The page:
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Kenny Gould is the sage of stouts
by Adam Reinherz, Staff Writer
Mar 15, 2017 | 1196 views | 0 0 comments | 57 57 recommendations | email to a friend | print
<i>Kenny Gould holds a beer while seated beside his two dogs.	<br>Photo courtesy of Hop Culture</i>
Kenny Gould holds a beer while seated beside his two dogs.
Photo courtesy of Hop Culture
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Kenny Gould is all about beer.  

The 26-year-old Pittsburgh returnee heads Hop Culture (hopculture.com), an online lifestyle magazine geared for “a new generation of craft beer drinkers.” The digital read, which is operated and headquartered in Pittsburgh, went live on Jan. 17. During its first month, Hop Culture attracted more than 60,000 views. (To put that number in perspective, if views were beers, then that’s 10,000 six packs.)

Hop Culture’s audience is “largely young, intelligent millennials who live in an urban setting,” said its founder and editor-in-chief.

“Maybe they’ve tried a Sam Adams or a Dogfish Head, but they don’t know what a Heady Topper or a Dancing Gnome is, and we’re here to tell them.” With articles titled, “The Legend of Hunahpu’s Imperial Stout,” “What’s an American Pale Ale?” and “Combining Booze and Heat, Defining the Chile Beer,” the site offers scores of insightful and entertaining reads.

Those pieces reflect a “second wave of beer writing,” explained Gould. As opposed to reviews and subjective opinions, today’s beer journalists are working on stories, profiles and interviews “but in a fun way.”

One particularly interesting tale, which doesn’t necessarily find its way onto the pages of Hop Culture, is the story behind the magazine’s brewer.

Gould, who is completing a Master of Fine Arts at Chatham University, was on a Peruvian train riding back from Machu Picchu. While staring out a window, surrounded by tourist literature, he decided that someone should write a guidebook to American breweries.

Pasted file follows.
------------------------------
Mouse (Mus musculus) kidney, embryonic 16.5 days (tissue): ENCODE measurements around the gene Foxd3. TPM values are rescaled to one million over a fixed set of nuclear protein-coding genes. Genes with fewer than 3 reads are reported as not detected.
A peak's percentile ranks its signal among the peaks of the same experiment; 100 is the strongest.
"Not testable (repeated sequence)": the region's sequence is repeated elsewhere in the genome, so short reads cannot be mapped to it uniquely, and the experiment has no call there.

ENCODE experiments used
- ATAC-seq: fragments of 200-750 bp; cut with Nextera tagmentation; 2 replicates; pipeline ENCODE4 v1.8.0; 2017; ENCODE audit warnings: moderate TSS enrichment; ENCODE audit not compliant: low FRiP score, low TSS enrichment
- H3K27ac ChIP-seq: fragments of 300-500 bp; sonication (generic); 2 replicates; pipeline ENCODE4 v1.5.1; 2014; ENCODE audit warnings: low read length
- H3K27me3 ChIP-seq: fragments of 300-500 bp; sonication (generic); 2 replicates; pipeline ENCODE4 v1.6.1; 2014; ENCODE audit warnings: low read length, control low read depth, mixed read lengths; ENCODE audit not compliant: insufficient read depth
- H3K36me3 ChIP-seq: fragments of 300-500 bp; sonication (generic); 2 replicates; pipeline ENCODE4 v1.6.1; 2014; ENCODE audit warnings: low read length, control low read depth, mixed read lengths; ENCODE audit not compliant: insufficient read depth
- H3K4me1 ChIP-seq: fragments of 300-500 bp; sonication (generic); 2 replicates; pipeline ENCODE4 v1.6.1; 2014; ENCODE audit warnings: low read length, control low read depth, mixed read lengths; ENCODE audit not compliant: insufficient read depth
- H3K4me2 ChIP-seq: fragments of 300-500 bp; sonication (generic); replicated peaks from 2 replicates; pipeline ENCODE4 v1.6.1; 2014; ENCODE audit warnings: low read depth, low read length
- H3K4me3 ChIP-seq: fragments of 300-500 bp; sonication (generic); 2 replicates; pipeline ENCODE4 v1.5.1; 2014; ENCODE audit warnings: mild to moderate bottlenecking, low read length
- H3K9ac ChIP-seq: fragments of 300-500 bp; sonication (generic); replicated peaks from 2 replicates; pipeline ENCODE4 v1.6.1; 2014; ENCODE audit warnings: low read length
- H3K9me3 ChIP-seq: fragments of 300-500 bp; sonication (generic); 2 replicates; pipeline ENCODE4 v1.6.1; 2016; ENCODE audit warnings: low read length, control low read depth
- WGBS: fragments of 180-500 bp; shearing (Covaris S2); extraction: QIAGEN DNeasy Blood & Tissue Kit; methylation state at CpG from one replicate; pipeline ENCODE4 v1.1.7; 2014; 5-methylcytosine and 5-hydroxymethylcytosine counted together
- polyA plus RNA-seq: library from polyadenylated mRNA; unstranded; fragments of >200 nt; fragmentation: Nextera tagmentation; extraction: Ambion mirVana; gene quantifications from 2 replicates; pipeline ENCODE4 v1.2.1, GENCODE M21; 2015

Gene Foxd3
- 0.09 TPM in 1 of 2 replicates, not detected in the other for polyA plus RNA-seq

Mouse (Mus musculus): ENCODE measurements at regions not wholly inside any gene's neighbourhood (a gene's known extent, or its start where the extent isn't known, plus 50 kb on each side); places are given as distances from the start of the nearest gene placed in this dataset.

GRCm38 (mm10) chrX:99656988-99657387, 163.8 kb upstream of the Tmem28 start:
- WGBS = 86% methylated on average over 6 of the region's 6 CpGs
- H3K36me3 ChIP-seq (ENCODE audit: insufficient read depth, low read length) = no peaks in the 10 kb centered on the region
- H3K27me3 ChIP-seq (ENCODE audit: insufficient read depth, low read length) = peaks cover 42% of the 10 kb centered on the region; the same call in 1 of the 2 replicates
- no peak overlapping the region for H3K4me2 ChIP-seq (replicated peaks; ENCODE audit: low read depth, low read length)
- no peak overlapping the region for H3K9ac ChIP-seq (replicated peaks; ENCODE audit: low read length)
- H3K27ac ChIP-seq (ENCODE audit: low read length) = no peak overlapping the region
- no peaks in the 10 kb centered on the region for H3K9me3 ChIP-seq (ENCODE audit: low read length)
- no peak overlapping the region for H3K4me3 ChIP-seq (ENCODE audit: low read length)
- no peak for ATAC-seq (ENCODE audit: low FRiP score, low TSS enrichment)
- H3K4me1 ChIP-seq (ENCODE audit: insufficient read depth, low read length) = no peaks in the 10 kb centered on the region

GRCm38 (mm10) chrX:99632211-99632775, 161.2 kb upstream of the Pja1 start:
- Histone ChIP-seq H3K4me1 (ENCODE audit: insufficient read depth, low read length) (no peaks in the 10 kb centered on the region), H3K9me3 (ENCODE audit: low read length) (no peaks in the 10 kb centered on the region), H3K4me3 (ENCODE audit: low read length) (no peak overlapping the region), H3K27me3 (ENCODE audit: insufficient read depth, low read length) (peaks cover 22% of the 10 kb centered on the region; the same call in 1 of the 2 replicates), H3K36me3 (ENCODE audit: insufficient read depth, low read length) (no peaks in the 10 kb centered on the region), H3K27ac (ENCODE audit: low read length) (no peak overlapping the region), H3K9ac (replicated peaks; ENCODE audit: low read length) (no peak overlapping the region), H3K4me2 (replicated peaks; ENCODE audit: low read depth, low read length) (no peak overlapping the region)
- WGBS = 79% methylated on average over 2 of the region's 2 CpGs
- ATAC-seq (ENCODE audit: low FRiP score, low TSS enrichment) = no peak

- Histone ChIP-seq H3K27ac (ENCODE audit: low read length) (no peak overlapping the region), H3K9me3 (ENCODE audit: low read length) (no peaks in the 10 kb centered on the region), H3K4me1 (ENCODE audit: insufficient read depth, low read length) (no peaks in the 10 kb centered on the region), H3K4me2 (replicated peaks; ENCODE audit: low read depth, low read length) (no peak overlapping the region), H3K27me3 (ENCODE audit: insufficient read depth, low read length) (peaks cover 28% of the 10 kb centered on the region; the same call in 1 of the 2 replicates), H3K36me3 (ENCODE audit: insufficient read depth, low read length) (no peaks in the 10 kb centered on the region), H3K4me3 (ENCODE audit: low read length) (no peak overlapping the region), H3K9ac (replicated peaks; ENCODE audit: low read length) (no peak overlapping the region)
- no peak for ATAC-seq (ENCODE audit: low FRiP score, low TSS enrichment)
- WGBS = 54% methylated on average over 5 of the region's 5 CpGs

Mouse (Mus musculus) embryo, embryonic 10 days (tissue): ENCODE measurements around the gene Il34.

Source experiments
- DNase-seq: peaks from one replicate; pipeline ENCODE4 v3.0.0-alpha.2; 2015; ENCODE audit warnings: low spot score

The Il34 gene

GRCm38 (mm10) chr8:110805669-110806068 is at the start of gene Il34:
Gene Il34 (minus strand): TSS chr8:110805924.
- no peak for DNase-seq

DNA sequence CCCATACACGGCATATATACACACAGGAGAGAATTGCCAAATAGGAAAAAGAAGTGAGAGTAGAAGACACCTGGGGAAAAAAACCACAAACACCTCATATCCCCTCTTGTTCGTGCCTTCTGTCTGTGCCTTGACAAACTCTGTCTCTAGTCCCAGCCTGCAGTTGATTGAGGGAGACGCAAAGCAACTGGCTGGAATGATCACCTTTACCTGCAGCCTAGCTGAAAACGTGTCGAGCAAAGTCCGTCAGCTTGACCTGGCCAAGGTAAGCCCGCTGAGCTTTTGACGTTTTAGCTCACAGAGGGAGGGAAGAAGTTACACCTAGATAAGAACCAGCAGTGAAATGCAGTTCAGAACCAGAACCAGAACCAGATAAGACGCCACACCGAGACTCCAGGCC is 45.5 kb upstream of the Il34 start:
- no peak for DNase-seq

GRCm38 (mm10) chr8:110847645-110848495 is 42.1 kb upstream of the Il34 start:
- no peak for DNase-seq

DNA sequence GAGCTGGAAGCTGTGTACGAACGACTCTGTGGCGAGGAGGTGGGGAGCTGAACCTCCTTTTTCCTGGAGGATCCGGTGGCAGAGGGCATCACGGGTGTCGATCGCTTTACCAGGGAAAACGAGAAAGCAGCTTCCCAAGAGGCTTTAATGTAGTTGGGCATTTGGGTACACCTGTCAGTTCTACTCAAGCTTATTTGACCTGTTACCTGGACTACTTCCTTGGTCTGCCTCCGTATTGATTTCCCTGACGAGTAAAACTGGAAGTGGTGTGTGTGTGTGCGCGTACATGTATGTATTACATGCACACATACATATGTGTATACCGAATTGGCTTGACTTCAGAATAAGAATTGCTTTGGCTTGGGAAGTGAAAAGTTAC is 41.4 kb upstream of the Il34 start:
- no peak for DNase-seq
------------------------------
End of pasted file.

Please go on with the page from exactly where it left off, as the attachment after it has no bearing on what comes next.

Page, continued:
And then I thought, “Maybe it should be me,” he said.

It was only natural that Gould reached that conclusion given where he had been before.

As an undergraduate at Duke University, the millennial participated in a program called “Beer of the Week.” As the name suggests, each week group members would purchase two six-packs, a “light beer and dark beer,” and then “drink the six or 12 beers together,” he said.

It was a laid back and beneficial enterprise. However, it was during travel abroad that the pursuit fermented.

During Gould’s junior year, he left Duke to study at Oxford University. Of the many takeaways, “they respected beer in a way that I hadn’t seen before.”

“The English pub culture was very different than we have here.”  

Upon returning to the Durham, N.C. campus, Gould took over “Beer of the Week” from a graduating senior. With that responsibility, Gould’s knowledge of American craft beers grew.

By the time he graduated in 2013, the English major had developed a niche area of expertise. He went to work at Gear Patrol, an online men’s lifestyle magazine based in New York, and discovered that some of his best stories concerned beer.

“Beer was something I knew about.”

One of Gould’s most recognized pieces was about the search for an elusive highly rated beer. The article, which recounts an adventurous journey from New York to Vermont and includes details regarding a minor car accident on the way out of Manhattan, trying to set up camp in a cold field and cooking steaks over a weak fire, ended up being incredibly instructive, he said.

“At the end of the day, a drink is a drink.”

The journey itself, though, was “pretty fascinating. That lesson really stuck with me, that it’s always the story.”   

Though he is young, Gould has plenty of tales to tell. Some of the anecdotes have found their way onto Hop Culture, others you have to hear straight from the tap, like how Gould taught creative writing to jail inmates or how he became a sports announcer at Chatham University or even that he is a yoga instructor at the Friendship Circle.

Gould­ “almost likes to downplay his abilities. He doesn’t want to make it sound like he’s a jack of all trades, but he is,” said Rabbi Mordy Rudolph, executive director of the Friendship Circle.

Gould would rather shift focus onto his site and the subject that it covers.

People should know that craft brewing is a “friendly welcoming community that you can be a part of,” said the sage of stouts.

“There are so many lessons in this industry.”

And here is one of the sweetest: “Beer doesn’t care who drinks it.”

Adam Reinherz can be reached at adamr@thejewishchronicle.net.
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